Illegal sharing of files or software puts you at risk of fines, disciplinary action, and even imprisonment.
The threat is real:
- Federal laws allow for fines up to $250,000 and imprisonment up to five years.
- In 1990, the University of Oregon paid $130,000 to settle a lawsuit with the Software Publishing Lawsuit after its employees were accused of making unauthorized copies of software programs.
- In 2003, four students at three universities paid settlements ranging from $12,000 to $17,000 after the Recording Industry Association of America sued them for using file-sharing software to make copyright-protected songs available for downloading.
Educational Technology Services (ETS) policy specifies copyright infringement as:
- The reproduction or distribution of copyrighted works, such as images, text, and software without permission from the owner
- Allowing illegal software copying on your home computer, then connecting that computer to the UC San Diego network, via dial-in, Web access, or on-campus network
What you can do to avoid copyright infringement:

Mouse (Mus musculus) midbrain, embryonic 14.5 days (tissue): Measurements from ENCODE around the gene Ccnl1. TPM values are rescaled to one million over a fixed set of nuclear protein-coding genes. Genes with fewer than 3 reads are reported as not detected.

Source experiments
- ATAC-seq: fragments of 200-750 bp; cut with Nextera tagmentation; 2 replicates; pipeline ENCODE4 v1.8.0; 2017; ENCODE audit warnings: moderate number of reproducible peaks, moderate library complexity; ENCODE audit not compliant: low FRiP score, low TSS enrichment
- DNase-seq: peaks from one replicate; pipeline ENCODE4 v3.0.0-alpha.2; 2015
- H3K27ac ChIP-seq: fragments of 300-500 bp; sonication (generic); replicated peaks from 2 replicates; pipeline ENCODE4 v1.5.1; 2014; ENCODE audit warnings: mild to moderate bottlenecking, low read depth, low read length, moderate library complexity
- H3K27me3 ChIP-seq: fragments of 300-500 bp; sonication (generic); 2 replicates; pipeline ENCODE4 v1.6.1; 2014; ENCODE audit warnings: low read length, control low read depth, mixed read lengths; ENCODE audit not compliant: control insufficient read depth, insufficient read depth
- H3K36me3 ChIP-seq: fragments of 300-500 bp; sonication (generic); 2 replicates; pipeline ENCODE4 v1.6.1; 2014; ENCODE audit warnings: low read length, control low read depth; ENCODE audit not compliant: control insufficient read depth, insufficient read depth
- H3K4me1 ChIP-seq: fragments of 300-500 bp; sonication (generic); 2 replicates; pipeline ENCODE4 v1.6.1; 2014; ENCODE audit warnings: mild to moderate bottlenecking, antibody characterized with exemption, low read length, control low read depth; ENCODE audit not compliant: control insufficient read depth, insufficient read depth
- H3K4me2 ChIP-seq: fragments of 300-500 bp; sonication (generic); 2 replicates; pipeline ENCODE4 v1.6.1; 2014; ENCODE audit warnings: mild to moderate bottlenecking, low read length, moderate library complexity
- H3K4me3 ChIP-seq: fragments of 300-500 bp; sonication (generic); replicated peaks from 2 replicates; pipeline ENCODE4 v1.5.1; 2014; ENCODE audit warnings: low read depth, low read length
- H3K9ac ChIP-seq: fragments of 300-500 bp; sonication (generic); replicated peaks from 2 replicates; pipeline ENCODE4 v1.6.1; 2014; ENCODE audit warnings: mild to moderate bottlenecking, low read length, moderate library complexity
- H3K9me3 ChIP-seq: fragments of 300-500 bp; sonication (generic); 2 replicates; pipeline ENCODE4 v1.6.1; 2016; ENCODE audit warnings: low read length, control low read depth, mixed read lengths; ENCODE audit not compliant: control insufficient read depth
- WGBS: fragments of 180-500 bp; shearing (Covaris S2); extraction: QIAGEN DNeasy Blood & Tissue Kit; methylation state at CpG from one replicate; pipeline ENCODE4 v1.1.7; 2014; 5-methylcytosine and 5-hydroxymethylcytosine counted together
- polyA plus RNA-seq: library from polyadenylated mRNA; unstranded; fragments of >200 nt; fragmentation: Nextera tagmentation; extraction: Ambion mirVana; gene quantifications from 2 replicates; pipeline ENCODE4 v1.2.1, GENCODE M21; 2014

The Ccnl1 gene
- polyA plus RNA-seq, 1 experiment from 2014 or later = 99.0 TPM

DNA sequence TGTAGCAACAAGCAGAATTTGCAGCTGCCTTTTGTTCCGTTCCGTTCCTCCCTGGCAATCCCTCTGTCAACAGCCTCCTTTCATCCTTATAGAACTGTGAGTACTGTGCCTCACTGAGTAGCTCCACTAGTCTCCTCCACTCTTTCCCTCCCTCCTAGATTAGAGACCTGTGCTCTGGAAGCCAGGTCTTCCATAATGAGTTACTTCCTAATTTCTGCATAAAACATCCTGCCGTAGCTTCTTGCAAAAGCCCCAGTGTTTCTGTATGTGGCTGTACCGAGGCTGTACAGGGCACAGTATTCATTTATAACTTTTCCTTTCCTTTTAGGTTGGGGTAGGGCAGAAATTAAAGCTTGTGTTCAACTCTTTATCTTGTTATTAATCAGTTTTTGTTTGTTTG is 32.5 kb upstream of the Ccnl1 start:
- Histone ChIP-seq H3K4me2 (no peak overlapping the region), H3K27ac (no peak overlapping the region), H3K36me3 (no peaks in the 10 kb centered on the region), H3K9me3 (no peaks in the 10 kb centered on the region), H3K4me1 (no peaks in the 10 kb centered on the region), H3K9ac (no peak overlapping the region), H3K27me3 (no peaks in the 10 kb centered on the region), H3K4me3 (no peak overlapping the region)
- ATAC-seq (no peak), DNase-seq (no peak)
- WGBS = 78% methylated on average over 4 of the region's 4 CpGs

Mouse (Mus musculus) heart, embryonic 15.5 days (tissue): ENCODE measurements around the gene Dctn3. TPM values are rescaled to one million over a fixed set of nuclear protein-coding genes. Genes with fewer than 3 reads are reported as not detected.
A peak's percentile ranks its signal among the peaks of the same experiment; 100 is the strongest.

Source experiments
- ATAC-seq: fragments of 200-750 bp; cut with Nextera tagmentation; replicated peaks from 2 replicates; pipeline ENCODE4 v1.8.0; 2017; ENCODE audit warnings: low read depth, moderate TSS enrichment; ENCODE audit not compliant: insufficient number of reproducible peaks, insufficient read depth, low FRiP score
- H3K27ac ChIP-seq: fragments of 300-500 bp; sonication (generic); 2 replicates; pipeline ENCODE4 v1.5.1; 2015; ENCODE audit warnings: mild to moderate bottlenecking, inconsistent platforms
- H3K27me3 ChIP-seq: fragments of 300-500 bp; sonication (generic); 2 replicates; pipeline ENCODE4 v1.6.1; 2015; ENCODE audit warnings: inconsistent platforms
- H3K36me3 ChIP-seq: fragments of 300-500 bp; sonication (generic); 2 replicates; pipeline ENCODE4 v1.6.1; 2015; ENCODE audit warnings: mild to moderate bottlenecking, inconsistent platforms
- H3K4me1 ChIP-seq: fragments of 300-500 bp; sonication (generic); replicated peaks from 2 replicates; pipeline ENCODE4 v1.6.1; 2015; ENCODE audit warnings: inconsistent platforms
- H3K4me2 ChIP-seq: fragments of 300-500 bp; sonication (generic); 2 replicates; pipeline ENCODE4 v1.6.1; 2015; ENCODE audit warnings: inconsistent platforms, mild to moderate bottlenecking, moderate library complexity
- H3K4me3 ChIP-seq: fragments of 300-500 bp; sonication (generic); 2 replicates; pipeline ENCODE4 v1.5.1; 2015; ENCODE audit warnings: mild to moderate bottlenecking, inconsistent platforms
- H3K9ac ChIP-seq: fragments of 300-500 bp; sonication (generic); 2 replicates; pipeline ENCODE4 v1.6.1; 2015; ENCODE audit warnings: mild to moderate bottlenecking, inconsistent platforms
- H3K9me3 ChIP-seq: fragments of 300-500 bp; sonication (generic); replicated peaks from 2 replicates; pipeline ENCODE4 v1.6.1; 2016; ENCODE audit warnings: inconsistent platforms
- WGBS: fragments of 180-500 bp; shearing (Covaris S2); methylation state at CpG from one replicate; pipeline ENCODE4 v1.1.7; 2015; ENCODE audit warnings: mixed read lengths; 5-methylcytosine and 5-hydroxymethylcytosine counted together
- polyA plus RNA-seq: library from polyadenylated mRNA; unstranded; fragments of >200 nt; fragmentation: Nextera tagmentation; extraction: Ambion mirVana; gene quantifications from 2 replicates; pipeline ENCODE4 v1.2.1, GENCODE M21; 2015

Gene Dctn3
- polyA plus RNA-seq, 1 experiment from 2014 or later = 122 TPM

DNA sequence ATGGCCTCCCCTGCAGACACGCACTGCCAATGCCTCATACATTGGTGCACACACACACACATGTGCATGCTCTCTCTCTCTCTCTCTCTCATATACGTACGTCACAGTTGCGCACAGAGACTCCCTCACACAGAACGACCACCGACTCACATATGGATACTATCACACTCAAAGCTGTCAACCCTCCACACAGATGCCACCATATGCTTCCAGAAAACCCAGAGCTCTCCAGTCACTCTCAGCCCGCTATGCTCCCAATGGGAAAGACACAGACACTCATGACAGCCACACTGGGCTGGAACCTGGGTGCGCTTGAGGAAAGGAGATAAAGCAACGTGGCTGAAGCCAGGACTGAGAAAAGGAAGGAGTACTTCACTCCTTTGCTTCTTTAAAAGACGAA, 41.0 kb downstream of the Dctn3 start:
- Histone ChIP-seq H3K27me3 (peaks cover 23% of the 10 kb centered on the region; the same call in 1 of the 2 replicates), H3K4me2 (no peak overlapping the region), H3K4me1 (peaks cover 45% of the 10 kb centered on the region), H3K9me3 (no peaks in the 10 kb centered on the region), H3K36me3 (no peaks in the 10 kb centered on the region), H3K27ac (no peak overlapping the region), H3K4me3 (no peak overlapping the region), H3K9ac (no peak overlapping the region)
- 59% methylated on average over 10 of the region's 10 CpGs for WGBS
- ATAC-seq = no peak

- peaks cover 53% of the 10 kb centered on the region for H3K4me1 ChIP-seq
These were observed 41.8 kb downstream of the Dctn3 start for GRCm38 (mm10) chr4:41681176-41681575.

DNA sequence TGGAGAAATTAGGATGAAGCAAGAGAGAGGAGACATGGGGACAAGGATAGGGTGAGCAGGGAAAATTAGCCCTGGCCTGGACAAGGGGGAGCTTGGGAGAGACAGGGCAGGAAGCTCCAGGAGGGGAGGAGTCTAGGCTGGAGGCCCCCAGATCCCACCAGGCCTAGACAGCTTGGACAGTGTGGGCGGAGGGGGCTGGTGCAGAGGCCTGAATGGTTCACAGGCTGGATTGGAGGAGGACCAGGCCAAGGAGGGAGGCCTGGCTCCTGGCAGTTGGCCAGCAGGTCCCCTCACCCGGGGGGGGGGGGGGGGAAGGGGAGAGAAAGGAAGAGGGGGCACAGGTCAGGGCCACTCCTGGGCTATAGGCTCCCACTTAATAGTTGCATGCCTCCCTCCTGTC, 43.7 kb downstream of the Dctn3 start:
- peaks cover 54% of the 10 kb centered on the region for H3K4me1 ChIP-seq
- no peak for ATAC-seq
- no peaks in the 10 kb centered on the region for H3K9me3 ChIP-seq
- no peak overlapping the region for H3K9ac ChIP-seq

- Buy software from an authorized dealer.
- Make sure you are given a license and that you understand and follow its terms.
- Keep the original disk, CD, or tape.
- Make a backup copy of your original, but do not share that copy with others unless the license allows sharing.
- Keep your proof of purchase and license agreement.
- Do not load a single licensed copy of software onto multiple computers.
- Do not install personal software at work, or work software at home.
- Do not use file-sharing programs, such as Kazaa, to distribute copyrighted work.
- If you believe that illegal software is installed on your work computer, contact your Department Security Administrator (DSA) immediately and ask to have it removed.
- Visit the ETS Website to legally download a business software and licenses.